Patron Surveys 101: How to Get Valuable Feedback from Your Community
Understanding what your community members want and how they feel about your current offerings is important as you plan for your library’s future. Not only can gathering feedback help you make better, data-driven decisions about how to best serve your community, but it can help you justify the continuation (or dissolution) of pilot programs, as well as understand where money and time can be best spent.
How do libraries collect this valuable user feedback? Through patron surveys! The data collected by surveys tells the story of your library, its patrons, and their needs. It can validate and shape your library’s strategic direction, as well as help increase your library’s grant funding. Surveys also provide patrons with an opportunity to feel more involved in shaping the future of their library.
Launching a survey can seem like a daunting task, but it doesn’t have to be. Read on for tips on how to conduct a successful survey, from selecting the right tool to distributing your survey to community members.
Selecting Your Survey Tool
When considering survey tools, you’ll find that there are many online solutions available, such as SurveyMonkey, Google Forms, and Typeform, and most offer free plans. But keep in mind that free plans often have limitations. You’ll want to consider the following when choosing a tool:
- How many surveys can you create?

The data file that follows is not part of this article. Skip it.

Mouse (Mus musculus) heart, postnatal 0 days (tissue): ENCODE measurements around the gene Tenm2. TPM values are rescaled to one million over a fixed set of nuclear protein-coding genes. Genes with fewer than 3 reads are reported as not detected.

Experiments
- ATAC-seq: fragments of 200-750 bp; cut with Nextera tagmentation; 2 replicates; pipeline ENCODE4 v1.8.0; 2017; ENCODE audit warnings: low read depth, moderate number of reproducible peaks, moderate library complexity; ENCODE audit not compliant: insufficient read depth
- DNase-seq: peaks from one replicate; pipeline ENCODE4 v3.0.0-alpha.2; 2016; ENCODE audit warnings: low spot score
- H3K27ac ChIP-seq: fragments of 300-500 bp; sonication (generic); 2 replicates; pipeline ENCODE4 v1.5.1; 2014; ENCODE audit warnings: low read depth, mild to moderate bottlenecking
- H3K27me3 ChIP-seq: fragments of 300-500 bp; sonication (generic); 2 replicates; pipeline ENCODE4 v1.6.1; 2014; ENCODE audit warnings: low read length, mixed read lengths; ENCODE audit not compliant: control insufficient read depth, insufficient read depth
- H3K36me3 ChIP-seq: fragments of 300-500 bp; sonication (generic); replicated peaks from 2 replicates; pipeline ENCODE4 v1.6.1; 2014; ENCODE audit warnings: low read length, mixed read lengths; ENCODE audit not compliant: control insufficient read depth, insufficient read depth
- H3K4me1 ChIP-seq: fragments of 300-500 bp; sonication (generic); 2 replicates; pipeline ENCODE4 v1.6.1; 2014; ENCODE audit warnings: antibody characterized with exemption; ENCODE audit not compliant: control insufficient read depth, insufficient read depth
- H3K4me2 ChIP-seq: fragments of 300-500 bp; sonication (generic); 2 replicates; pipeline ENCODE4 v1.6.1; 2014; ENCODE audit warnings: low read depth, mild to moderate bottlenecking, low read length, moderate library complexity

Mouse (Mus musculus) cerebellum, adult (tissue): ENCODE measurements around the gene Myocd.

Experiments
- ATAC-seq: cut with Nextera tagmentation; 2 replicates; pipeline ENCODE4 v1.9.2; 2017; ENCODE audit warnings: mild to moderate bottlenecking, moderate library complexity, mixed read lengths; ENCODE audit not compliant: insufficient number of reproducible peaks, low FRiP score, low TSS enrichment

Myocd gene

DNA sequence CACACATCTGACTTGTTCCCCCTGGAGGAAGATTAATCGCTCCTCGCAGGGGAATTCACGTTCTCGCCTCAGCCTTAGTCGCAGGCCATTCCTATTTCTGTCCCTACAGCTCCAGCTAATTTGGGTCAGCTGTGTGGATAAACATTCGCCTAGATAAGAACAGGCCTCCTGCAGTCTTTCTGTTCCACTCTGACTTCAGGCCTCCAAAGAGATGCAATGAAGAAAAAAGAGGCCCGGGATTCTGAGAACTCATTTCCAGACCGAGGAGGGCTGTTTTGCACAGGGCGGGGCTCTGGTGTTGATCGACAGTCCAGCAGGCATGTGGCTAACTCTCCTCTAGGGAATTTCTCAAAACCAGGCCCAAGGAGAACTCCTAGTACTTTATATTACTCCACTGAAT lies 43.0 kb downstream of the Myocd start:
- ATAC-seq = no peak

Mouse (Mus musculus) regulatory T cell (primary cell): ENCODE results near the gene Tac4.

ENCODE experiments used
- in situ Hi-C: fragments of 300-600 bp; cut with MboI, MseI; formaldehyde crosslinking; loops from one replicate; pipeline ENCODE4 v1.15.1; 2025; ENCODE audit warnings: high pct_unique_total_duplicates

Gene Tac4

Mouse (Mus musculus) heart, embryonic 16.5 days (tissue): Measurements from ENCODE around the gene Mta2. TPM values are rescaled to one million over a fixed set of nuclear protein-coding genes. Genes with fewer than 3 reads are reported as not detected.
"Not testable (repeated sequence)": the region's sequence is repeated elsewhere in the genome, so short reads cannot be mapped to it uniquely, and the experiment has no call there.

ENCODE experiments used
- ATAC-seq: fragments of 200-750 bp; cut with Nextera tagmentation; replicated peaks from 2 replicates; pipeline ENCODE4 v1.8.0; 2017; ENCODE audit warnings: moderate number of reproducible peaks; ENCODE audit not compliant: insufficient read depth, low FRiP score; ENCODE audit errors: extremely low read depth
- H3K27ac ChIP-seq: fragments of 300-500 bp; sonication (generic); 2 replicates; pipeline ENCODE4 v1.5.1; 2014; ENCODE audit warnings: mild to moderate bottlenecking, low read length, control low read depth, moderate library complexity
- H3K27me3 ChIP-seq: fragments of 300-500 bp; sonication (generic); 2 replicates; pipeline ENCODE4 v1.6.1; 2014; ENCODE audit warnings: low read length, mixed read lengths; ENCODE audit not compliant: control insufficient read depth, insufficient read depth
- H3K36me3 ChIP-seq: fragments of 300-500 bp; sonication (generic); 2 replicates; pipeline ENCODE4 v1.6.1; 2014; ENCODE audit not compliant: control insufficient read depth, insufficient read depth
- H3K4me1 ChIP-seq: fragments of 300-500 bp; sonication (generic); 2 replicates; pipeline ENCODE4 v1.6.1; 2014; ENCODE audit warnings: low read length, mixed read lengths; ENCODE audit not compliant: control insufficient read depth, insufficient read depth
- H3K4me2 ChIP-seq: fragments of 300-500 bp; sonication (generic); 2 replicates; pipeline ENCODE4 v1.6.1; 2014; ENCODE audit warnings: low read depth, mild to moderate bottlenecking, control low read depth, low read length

- How many questions are you allowed to ask?
- How many responses can you accept?
- How are results displayed? Can you easily see trends as well as individual responses?
Building Your Survey
To ensure that the data you collect will be easy to analyze while also providing insightful anecdotal evidence, keep the following tips in mind:
- Ideally, your survey should take about five minutes to complete. This requires being shrewd about what you ask and how you ask it.
- Decide what type of feedback you are looking to collect and narrow the focus of your questions accordingly.
- The majority of questions should be multiple choice, but it’s also important to provide patrons the opportunity to expound on your questions by providing an “other” option with space for patrons to answer in their own words.
- End your survey with a question asking respondents to provide any additional comments or feedback.
Distributing Your Survey
There are many ways to get your survey in community members’ hands:
- Provide a prominent link in your email newsletter.
- Include a banner ad on your website with a link to your survey.
- Promote your survey in social media posts.
- Place paper copies at the circulation desk or in books placed on hold.
- Set up an iPad or computer in your branch for patrons to take the digital survey.
Tips for Survey Success
There are a couple of things your library can do right off the bat to ensure a successful survey:
- Test your survey on a small audience before releasing it to ensure that there are no unclear or leading questions that might confuse patrons or provide inaccurate results.
- Use incentives to encourage responses; entering respondents in a drawing for a prize is a common tactic. You might also offer chocolates or bookmarks to patrons who complete the survey in your branch.
Ready, Set, Survey!
Are you feeling empowered to learn more about what your patrons think? Demco Software’s free guide, Get Patrons’ Insight on Your Mobile App Plans, has a lot more detail about how to get started with surveys and even features a sample survey for libraries considering adding a mobile app to their community engagement strategy. Download the guide today to learn more!
“Getting Feedback with Patron Surveys: West Custer County Library,” WebJunction
“Giving to Get: Using Contests to Gather Patron Feedback,” Public Libraries Online